Basic sourcing tools, especially those integrated with broader source-to-pay suites or the stand-alone capability of ERP providers (and those ERP providers have acquired), tend to come up short with specialist providers in a range of areas on a functional basis. But from a pragmatic perspective focused on business requirements, there are a number of areas where lower-end tools tend to strike out fairly quickly. These include the ability to support centralized procurement efforts – including those organizations with centers of excellence (CoEs) – along with decentralized execution mapped to centralized requirements and processes.
There are few areas of corporate spend that invites as much fierce debate in strategy as the area of energy. The sheer number of purchasing mechanisms and strategies available can be overwhelming, and the advice of consultancies and subject matter experts is often contradictory. The combination of electricity, natural gas, and fuel oil is frequently one of the top five areas of indirect spend, and some organizations with energy-intensive manufacturing processes build energy expenditures into standard costs. Such a critical and complex category requires a clearly defined management strategy that is flexible enough to evolve with changing internal and external conditions.
Spring cleaning is just as appropriate for most procurement organizations as it is for each household. Here then, is a checklist of procurement’s spring-cleaning chores, with potential to yield far more than just a little loose change in the sofa and better visibility than Windex applied to windows obscured by streaks and grime. Zycus's Richard Waugh covers contracts, spend analysis, supplier management, and more in this guest post for Spend Matters.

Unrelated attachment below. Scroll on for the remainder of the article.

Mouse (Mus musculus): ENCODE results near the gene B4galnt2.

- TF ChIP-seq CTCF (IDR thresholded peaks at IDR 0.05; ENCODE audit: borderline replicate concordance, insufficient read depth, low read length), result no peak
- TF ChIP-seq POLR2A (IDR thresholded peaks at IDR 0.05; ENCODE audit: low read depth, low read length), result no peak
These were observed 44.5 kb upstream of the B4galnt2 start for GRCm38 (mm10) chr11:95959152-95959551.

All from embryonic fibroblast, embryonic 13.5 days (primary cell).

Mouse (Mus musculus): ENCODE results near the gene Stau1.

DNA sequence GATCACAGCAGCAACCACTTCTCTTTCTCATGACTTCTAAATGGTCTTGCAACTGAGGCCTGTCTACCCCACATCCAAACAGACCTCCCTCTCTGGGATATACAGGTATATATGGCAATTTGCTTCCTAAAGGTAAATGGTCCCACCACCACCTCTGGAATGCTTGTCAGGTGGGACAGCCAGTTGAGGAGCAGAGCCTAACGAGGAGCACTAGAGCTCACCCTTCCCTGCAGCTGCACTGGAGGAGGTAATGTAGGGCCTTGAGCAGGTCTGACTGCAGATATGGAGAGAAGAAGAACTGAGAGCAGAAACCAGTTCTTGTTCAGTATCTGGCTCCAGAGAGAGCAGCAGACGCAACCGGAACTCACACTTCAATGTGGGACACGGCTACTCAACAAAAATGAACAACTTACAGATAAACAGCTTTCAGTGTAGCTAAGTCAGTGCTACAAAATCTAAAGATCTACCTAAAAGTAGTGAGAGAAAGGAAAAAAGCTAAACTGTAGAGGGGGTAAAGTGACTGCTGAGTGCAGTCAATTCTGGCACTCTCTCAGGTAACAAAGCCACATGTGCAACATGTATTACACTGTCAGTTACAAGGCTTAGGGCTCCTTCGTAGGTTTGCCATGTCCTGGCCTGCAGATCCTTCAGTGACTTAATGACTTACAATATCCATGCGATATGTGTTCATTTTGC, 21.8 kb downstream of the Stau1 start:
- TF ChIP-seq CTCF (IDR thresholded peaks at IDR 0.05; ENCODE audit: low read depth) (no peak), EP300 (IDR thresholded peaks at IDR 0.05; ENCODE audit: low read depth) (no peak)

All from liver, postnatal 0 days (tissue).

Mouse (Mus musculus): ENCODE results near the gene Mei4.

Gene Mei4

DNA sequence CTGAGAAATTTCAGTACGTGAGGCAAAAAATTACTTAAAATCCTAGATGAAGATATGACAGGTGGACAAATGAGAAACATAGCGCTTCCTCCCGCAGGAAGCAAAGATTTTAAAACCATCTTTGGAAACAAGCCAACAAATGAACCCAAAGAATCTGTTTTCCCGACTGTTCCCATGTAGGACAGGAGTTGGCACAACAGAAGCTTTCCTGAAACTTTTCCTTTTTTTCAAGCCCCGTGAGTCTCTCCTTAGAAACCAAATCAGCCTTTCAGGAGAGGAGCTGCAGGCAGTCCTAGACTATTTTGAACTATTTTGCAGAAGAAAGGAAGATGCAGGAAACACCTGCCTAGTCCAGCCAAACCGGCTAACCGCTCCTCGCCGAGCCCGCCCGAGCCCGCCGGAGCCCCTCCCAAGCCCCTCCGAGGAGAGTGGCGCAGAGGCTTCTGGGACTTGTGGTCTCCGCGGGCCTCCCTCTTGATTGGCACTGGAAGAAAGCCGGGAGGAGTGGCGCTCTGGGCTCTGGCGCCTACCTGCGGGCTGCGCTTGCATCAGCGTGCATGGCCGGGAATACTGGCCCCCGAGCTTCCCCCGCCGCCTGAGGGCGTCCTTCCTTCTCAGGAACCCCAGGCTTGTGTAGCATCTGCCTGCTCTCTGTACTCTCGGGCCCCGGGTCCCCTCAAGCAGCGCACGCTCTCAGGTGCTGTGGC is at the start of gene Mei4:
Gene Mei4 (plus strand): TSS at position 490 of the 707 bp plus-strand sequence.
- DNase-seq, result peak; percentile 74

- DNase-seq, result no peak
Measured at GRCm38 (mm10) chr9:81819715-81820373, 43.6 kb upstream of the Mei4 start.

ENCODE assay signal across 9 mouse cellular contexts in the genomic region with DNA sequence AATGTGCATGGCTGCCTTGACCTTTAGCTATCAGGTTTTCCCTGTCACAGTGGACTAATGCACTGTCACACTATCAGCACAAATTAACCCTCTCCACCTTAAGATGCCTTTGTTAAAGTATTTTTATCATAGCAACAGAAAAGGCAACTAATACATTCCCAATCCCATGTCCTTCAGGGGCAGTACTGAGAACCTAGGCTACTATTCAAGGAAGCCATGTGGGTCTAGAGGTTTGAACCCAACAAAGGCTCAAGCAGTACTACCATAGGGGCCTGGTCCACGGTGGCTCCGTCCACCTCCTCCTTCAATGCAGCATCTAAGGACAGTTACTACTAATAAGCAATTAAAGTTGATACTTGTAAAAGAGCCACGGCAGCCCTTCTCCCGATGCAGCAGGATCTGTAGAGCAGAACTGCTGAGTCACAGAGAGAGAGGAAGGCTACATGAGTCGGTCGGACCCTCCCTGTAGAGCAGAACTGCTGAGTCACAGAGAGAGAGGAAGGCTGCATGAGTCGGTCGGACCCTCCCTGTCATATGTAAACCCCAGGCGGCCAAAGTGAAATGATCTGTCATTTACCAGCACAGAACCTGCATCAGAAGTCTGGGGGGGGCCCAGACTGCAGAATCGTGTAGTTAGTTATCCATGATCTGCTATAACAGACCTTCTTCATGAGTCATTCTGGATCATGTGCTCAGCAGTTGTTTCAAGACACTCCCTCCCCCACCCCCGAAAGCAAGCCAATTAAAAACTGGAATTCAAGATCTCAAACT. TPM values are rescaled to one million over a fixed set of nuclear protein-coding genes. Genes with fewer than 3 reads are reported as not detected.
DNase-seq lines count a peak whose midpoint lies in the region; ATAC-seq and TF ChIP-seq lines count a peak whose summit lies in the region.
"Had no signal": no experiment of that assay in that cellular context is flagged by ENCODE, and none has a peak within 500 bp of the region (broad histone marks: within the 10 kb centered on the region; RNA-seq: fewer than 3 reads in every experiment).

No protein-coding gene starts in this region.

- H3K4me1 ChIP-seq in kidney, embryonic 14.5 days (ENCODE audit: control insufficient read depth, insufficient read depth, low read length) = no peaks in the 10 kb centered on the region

When it comes to thinking through the best means of rationalization SKUs and suppliers for both basic and complex categories – and not having a centralized procurement function fall flat on its face when it comes to having the business successfully implement a program following a sourcing exercise – there are many lessons learned from those procurement organizations that have embarked on such programs before. My colleague Peter Smith encapsulates four of the most important tips that companies should not forget. Read on for what these are.
Capital equipment purchase is usually driven by business requirements and a stringent schedule, which makes it challenging to develop sourcing strategy while most of the MRO spend is to keep the plants operational. However, if procurement and supply chain take a step back and look at it holistically, they can identify some long-term solutions to these issues. Here are some tips to prioritize your approach.
The more complex a category (e.g., specialized services such as legal or marketing spend), the more likely an inexperienced procurement organization is to specify a supplier, SKU, or particular service that is likely to prove unpopular with stakeholders. But what best practices can centralized procurement and category management teams deploy for both basic and complex spend areas to avoid the “failure to implement savings” trap. My colleague Peter Smith has some ideas. Read on!